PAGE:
Makeshift Yahrzeit Candle

Makeshift Yahrzeit Candle

It was early afternoon when I lit the candle (not sundown, as one more properly does). The ersatz Yahrzeit burned quite a long time. I carried it around the house with me wherever I went. I felt very happy about it. At one point while walking up the stairs and shielding the flame, I though of my mother very intensely. It felt to my non-spiritual self like her spirit was with me in some sense.

Later on I noticed that the flame was now level with the rim of the cup. What was of course obvious from the beginning of this candle venture now hit me with all the force of a grief born anew: the flame would burn out. Stricken, I turned to Mr. Z with this obvious and tragic observation, and I wept.

We talked for a little while about my mother and her life, how much we loved her, how much we miss her, and the examples of her life we wish to embrace. It was good to have those moments to feel and share the sadness, and to speak affectionately of mom.

The candle lasted awhile longer. I kept it near me. Eventually the little hat fell off the side of the cup, and though I tried once or twice to press it back on its sticky tape, it just wouldn't stay. Soon the flame was down to a mere wisp which licked at the wax that had earlier dripped onto the Minute Tapioca. As this wax burned and flared, some of the tapioca burned, too, giving off a scent of burnt marshmallow, and leaving a burnt-marshmallow-type ring around the guttering flame.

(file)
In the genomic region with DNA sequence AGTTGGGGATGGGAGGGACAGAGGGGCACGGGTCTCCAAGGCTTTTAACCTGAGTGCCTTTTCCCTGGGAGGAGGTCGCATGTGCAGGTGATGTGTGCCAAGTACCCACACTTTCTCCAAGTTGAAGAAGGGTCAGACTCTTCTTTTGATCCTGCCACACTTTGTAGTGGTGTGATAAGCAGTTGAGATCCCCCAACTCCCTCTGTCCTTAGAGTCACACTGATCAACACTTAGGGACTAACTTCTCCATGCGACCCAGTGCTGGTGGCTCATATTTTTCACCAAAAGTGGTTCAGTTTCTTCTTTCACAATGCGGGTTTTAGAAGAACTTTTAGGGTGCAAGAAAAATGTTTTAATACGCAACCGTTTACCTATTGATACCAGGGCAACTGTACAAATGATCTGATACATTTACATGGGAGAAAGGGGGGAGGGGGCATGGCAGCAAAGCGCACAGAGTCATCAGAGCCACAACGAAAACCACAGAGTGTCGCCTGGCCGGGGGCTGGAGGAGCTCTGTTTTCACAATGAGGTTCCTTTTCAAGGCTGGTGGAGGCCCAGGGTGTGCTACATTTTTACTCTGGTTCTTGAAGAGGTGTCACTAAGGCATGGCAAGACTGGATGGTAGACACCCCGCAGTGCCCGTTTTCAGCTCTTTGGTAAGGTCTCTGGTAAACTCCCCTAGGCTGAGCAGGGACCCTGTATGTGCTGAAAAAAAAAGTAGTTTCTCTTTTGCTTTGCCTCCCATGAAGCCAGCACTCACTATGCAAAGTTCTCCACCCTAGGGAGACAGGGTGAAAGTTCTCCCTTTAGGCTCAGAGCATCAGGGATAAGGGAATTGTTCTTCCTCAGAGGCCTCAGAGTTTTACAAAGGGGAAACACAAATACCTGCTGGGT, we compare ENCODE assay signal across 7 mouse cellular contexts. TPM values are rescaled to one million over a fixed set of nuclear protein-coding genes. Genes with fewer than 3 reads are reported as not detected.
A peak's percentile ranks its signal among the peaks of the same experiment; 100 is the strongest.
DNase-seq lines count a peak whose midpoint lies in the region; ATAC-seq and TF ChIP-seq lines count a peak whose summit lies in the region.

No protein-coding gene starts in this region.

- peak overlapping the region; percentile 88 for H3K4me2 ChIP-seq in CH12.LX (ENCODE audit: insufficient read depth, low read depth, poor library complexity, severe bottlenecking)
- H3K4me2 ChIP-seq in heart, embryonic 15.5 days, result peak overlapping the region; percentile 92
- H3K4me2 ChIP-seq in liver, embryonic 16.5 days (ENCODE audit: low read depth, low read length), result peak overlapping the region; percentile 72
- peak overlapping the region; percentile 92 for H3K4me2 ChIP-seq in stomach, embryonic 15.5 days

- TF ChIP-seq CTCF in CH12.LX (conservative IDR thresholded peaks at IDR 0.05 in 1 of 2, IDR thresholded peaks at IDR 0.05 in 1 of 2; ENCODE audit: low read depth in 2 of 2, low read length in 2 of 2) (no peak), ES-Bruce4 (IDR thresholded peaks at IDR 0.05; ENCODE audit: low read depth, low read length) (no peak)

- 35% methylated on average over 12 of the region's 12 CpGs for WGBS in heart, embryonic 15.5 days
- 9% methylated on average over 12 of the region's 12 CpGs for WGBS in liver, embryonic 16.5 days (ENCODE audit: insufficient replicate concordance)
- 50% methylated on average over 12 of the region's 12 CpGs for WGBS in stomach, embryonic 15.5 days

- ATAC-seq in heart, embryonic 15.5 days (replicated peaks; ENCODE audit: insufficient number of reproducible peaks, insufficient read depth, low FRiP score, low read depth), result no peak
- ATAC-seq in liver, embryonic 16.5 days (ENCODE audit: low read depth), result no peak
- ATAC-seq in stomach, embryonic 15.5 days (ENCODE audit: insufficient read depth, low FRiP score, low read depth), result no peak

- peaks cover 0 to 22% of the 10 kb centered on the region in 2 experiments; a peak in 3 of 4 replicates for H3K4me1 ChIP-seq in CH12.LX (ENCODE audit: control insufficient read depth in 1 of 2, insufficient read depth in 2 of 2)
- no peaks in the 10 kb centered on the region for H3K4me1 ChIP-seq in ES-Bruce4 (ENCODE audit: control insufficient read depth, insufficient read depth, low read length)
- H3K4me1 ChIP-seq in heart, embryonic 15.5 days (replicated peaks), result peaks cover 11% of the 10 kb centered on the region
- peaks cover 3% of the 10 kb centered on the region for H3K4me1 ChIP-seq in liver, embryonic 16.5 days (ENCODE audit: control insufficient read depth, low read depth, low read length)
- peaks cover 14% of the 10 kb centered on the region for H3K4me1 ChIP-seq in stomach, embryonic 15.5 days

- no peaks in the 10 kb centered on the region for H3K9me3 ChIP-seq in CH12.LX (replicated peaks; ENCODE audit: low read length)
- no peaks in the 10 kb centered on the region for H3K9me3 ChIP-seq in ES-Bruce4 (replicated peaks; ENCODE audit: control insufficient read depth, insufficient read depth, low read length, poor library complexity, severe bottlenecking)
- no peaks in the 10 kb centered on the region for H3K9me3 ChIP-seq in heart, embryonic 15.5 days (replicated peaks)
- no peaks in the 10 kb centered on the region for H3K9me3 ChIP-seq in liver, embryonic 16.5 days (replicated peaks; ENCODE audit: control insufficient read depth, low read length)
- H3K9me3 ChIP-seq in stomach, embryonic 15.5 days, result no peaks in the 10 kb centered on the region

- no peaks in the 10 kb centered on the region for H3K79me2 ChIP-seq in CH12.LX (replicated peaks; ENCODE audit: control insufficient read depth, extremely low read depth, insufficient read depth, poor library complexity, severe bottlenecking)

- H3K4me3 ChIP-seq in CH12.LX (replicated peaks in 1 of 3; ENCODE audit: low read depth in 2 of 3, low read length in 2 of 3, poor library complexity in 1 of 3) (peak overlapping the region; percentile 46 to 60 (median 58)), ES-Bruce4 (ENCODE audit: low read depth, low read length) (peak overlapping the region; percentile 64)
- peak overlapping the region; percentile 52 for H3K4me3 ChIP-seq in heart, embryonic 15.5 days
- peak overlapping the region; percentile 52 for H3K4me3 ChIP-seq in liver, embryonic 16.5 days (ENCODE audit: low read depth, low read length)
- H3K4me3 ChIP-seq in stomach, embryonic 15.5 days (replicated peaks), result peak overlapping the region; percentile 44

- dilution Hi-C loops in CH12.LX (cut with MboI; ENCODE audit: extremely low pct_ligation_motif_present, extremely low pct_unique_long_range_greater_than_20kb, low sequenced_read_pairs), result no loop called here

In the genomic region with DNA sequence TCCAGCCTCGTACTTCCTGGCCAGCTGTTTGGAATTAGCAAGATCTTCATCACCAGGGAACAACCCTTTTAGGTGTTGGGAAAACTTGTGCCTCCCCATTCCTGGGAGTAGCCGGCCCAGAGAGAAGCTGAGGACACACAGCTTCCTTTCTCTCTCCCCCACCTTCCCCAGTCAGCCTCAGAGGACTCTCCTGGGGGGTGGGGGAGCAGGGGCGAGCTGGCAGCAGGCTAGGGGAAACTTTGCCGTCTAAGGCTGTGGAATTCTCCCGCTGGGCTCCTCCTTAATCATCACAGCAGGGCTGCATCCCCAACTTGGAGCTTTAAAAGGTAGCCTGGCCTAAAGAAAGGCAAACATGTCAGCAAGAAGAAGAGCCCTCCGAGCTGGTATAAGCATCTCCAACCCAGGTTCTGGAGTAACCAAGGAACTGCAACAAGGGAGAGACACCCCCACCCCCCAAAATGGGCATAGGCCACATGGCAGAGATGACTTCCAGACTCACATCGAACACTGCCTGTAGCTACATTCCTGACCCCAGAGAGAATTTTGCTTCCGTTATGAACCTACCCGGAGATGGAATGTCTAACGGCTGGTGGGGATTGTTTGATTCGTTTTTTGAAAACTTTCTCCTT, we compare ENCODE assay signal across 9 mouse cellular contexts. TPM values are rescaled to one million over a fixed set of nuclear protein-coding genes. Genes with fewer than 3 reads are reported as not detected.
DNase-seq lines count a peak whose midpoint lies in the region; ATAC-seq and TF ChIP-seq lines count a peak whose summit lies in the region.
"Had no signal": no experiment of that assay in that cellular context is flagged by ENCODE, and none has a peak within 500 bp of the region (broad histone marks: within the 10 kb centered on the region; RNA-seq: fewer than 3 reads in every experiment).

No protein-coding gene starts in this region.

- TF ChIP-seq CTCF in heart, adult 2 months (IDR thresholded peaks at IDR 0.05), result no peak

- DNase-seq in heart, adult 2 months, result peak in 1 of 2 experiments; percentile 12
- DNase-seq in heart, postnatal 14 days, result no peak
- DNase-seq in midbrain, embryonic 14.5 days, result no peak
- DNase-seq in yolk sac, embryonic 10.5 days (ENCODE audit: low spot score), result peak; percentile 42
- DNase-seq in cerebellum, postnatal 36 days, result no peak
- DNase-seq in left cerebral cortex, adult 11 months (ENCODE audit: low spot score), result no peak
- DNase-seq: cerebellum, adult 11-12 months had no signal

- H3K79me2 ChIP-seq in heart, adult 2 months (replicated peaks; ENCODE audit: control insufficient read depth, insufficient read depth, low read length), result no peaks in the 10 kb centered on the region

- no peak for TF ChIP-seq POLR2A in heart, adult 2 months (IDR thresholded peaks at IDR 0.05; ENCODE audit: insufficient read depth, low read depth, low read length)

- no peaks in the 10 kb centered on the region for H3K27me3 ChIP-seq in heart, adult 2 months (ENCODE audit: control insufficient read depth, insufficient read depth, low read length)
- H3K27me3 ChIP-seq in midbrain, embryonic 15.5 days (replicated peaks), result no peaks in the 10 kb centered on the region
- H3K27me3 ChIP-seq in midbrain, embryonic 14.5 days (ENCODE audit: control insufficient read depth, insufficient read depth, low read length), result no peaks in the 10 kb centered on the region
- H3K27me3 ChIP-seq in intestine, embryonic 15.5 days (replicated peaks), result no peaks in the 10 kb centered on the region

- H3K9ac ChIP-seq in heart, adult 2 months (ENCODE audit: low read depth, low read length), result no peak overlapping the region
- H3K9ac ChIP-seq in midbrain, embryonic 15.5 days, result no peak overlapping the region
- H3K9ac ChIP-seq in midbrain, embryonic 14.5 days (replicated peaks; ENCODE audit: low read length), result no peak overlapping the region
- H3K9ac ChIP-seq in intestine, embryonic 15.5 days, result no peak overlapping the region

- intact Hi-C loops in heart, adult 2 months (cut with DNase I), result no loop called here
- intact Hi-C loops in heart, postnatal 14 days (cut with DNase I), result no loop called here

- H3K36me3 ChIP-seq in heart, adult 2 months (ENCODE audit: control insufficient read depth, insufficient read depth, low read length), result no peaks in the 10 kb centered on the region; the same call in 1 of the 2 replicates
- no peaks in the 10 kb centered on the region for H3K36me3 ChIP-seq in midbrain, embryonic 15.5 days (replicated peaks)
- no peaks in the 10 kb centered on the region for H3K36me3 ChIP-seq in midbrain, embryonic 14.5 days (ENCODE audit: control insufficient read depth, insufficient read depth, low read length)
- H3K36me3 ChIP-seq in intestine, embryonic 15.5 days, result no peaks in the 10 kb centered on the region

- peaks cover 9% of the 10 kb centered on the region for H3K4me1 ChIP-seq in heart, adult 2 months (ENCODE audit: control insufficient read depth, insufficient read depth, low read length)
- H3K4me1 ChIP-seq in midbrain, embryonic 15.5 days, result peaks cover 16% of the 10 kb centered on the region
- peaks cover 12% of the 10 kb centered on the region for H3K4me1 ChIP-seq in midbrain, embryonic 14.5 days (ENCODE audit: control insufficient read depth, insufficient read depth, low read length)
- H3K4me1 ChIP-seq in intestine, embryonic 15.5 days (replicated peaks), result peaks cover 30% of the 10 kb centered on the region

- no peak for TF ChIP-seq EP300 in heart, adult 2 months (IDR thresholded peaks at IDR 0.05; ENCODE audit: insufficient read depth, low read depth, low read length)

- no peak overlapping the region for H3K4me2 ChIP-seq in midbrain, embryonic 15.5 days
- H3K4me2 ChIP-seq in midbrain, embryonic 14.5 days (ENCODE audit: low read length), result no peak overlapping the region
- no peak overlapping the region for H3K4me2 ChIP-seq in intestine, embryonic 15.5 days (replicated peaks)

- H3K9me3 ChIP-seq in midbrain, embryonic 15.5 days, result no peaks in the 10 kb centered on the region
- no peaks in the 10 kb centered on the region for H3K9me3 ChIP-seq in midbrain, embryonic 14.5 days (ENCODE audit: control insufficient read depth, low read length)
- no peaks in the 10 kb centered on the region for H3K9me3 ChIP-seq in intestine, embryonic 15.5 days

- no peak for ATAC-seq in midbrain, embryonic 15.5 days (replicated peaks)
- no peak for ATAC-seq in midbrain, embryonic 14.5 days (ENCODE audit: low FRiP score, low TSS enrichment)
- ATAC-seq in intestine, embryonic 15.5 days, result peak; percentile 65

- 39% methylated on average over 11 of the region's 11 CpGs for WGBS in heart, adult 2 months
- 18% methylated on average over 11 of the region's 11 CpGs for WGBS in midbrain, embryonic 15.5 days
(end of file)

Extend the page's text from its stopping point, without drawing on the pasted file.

candle1

Little flame, with burnt tapioca

 

 

The aroma reminded me of family camping trips when we were all young, roasting marshmallows around the campfire, mom at the wooden picnic table laying out the graham crackers and Hershey's squares in readiness for our burnt sugar fluff sagging off our campfire forks.

Even in those last few moments when the little flame was almost nothing to be seen, it gave me something.

And then it just...went out.

I looked at the clock and by pure accident, the flame had gone out at just about the time in early evening when mom drew her last breath.

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Paving Paradise (or just trampling it)

(by Zuska) Dec 06 2014

This past April I wrote the following post but never published it for some reason. It's very ironic to me that I came across it again today. Mr. Z and I will be going on a long-planned vacation in a few weeks. The place where we are going offers tours to various locations nearby. One is to a beautiful nature site. I looked into it online and saw pictures of this nature site crawling with tourists, posing for the camera. It is indeed a truly beautiful place but I thought maybe it didn't need my footsteps all over it; there would be plenty of others. I recognize that tourism is a source of income to the place where we are going, and the place where we will stay was once some unspoiled natural site that has been thoroughly pre-trampled for our vacationing pleasure. I guess that will just be enough trampling for my guilty soul for one vacation. 

 

The Morris Arboretum is in my backyard, so to speak, and it is easy for me to zip over for a quick visit any day the mood strikes and the migraines don't. This time of year I want to be there all the time. From around the end of March through April you can practically hear plants growing. Every day at the arboretum there is a new look. Something has just come into bloom or budbreak; some other bloom has just finished its show. A week ago the walk from the parking lot down along the open south-facing hillside was littered with little purple crocus. Yesterday not a one was to be seen. Only their green shoots remained, and will soon be mowed with the grass. But I've been keeping my eye on the katsura tree and yesterday was the day to be there!